The Justice Department yesterday refused to provide the Senate Labor Committee with the secretly recorded conversations of a reputed Mafia soldier involving Secretary of Labor Raymond J. Donovan.

Although the tapes were provided last year to the alleged mobster and his co-defendants in two criminal cases, the FBI took the position that the contents "could compromise the identity of a confidential source" and might "result in danger to the source and others close to the source."

By contrast, special prosecutor Leon Silverman, whose staff has already reviewed all of the so-called "Masselli tapes," has said he had no objection to the committee's request.

Administration officials, it was clear, were still miffed by the committee's release last weekend of certain incriminating allegations and other information about Donovan that had remained buried in the FBI's files during last year's stormy Senate confirmation hearings.

Committee Chairman Orrin G. Hatch (R-Utah) and Sen. Edward M. Kennedy (D-Mass.) decided to make the details public and called on the FBI for an explanation of what went wrong.

Justice Department spokesman Tom DeCair indicated that no thought was given to providing the tapes to the committee in return for a pledge to keep them secret.

"There's no reason to believe that anything given to Sen. Hatch can remain confidential," DeCair said. "The last batch of stuff we sent up there wound up coming out in Senate report with a stamp on it saying 'Embargoed for Sunday release.' "

In a letter delivered yesterday to Hatch and Kennedy, Assistant Attorney General Robert A. McConnell said another reason for the denial was that "the material requested also contains allegations of improper conduct, uncorroborated by investigation, concerning government officials" other than Donovan.

"The release of this information will constitute a clearly unwarranted invasion of their personal privacy," McConnell said.

The tapes are the fruits of seven months of FBI eavesdropping and wiretapping in 1979 at the Bronx warehouse of William P. Masselli, whom the Bureau has described as "an alleged self-admitted soldier" in the Genovese crime family.

Masselli also was head of a trucking company that grew into a multimillion-dollar business as a subcontractor on New York City subway projects for Donovan's company, Schiavone Construction of Secaucus, N.J.

Masselli's company, Jopel Construction and Trucking, moved in by taking over the assets of another Schiavone subcontractor, Louis R. Nargi, who reportedly had fallen into debt to Masselli.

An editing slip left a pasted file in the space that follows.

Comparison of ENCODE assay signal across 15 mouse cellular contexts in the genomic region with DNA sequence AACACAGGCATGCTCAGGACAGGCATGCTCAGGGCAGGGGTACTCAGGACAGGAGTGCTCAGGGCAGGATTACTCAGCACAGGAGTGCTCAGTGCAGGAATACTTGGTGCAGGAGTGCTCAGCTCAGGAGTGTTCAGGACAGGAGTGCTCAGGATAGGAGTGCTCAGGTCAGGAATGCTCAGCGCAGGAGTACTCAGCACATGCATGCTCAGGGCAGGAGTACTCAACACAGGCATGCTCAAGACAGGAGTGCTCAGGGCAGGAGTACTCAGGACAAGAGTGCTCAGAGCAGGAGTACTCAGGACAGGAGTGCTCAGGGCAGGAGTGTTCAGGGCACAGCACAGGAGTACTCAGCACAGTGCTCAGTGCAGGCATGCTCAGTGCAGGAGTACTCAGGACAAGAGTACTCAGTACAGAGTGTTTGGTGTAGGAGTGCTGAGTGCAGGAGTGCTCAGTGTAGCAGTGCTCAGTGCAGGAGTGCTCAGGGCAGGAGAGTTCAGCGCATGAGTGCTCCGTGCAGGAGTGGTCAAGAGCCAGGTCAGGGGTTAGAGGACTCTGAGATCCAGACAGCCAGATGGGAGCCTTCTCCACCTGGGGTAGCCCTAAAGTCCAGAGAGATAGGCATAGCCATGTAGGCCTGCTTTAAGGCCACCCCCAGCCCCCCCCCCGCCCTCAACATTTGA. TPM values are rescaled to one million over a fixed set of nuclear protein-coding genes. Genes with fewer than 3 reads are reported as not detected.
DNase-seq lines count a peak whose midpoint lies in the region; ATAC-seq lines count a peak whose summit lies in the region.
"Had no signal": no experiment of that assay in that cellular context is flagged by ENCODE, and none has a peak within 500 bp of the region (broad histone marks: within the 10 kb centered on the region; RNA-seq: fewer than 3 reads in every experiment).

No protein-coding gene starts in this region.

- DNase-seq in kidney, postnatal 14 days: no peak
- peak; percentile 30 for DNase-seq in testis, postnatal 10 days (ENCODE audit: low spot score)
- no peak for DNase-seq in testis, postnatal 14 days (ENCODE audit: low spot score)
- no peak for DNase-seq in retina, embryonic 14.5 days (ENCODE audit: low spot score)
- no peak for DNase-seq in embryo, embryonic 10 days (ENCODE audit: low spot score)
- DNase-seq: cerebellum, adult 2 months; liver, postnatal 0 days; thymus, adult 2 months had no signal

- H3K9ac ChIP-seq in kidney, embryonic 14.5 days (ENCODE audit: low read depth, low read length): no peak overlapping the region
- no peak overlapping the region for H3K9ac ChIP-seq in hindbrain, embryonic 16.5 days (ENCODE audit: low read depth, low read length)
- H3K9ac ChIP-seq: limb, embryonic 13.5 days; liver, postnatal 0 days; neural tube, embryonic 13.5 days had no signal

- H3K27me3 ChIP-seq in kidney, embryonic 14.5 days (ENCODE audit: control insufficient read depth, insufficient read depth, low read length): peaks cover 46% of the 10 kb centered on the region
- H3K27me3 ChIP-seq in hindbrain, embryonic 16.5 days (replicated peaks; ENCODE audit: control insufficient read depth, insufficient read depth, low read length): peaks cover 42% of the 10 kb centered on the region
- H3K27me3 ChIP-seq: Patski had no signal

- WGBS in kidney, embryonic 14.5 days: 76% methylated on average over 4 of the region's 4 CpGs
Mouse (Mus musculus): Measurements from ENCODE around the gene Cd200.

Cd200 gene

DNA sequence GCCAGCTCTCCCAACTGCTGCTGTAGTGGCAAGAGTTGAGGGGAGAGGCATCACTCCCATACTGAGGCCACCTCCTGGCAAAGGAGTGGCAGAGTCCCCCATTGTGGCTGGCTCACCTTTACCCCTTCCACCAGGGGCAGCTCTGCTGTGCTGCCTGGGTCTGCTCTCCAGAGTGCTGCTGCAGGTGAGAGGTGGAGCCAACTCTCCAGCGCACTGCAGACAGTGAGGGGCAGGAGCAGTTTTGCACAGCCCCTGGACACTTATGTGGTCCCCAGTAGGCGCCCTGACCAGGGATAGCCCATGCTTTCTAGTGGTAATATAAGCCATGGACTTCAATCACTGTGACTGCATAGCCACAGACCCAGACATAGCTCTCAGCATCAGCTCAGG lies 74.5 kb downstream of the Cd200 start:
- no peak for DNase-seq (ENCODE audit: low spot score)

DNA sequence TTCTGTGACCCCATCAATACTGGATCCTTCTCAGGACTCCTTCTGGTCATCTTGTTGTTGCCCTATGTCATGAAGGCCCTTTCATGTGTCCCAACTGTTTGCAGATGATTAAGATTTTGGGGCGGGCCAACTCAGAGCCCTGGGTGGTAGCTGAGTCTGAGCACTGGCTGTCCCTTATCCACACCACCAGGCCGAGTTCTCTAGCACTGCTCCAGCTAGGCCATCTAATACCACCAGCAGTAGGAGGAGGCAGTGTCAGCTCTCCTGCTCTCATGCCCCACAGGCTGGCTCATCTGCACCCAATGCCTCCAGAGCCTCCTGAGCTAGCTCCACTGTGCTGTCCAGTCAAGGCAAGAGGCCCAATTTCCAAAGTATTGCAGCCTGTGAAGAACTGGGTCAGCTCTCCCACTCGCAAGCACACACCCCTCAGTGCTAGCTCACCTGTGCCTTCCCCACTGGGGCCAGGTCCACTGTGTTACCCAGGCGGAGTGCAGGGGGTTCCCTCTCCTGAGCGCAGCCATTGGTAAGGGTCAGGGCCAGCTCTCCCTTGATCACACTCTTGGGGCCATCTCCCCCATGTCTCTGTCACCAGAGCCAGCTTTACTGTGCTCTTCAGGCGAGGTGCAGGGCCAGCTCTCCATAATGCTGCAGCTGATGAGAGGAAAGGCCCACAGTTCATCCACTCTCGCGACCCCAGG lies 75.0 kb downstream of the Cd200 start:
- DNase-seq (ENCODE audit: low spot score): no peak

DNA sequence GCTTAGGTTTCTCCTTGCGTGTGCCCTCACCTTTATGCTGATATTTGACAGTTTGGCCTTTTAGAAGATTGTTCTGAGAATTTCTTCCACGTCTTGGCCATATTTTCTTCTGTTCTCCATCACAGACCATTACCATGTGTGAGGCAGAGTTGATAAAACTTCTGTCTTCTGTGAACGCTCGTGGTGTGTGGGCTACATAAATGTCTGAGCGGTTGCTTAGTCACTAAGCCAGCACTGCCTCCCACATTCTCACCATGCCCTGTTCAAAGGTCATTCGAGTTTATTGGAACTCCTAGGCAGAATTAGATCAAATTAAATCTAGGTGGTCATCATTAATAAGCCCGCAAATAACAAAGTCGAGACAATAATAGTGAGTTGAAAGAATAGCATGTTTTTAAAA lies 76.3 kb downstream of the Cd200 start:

In their March 19 Justice request Hatch and Kennedy said that "Some unanswered questions remain from last year's Senate confirmation hearings regarding relationships between the Schiavone Co. and its officials, including the secretary, William Masselli and the Jopel Co."

The questions, the senators continued, "involve allegations of labor racketeering," and the Masselli recordings, they said, were "vital evidence . . . for some of the allegations we are examining."

Accordingly, they asked for those portions of the Masselli tapes that contain:

* References to, or conversations with, "Ray" Donovan or any one of a number of other Schiavone Construction Co. officials, including Ronald Schaivone, Al Mangrini, Richard Callahan, Jerry Liguori, Joseph DeCarolis and Vito Paradise.

* References to business or personal arrangements between Masselli and his associates and Schiavone Construction and its officers.

* References to work done by Masselli's predecessor, Nargi, to the difficulties he faced and to "a takeover of Nargi's business and resulting violence."

The takeover reportedly led to a mob "sitdown" over the jurisdictional niceties involved, and may have been a factor in the subsequent killing in 1978 of an organized crime figure.

FBI spokesman Roger Young insisted yesterday that release of the tapes the committee wanted "together with certain information which may or may not be available to the public" still could endanger the life of a source. He said he could not be more explicit, but reiterated, "It is, I assure you, a real concern."

Silverman, whose work began in December with allegations of a $2,000 union payoff involving Donovan, has said he intends to include the results of his review of the tapes in his final report.

FBI and Justice Department officials, however, said that this will not include the items that have them worried. The Senate request, DeCair said, "goes to the Schiavone Co., and the special prosecutor may not."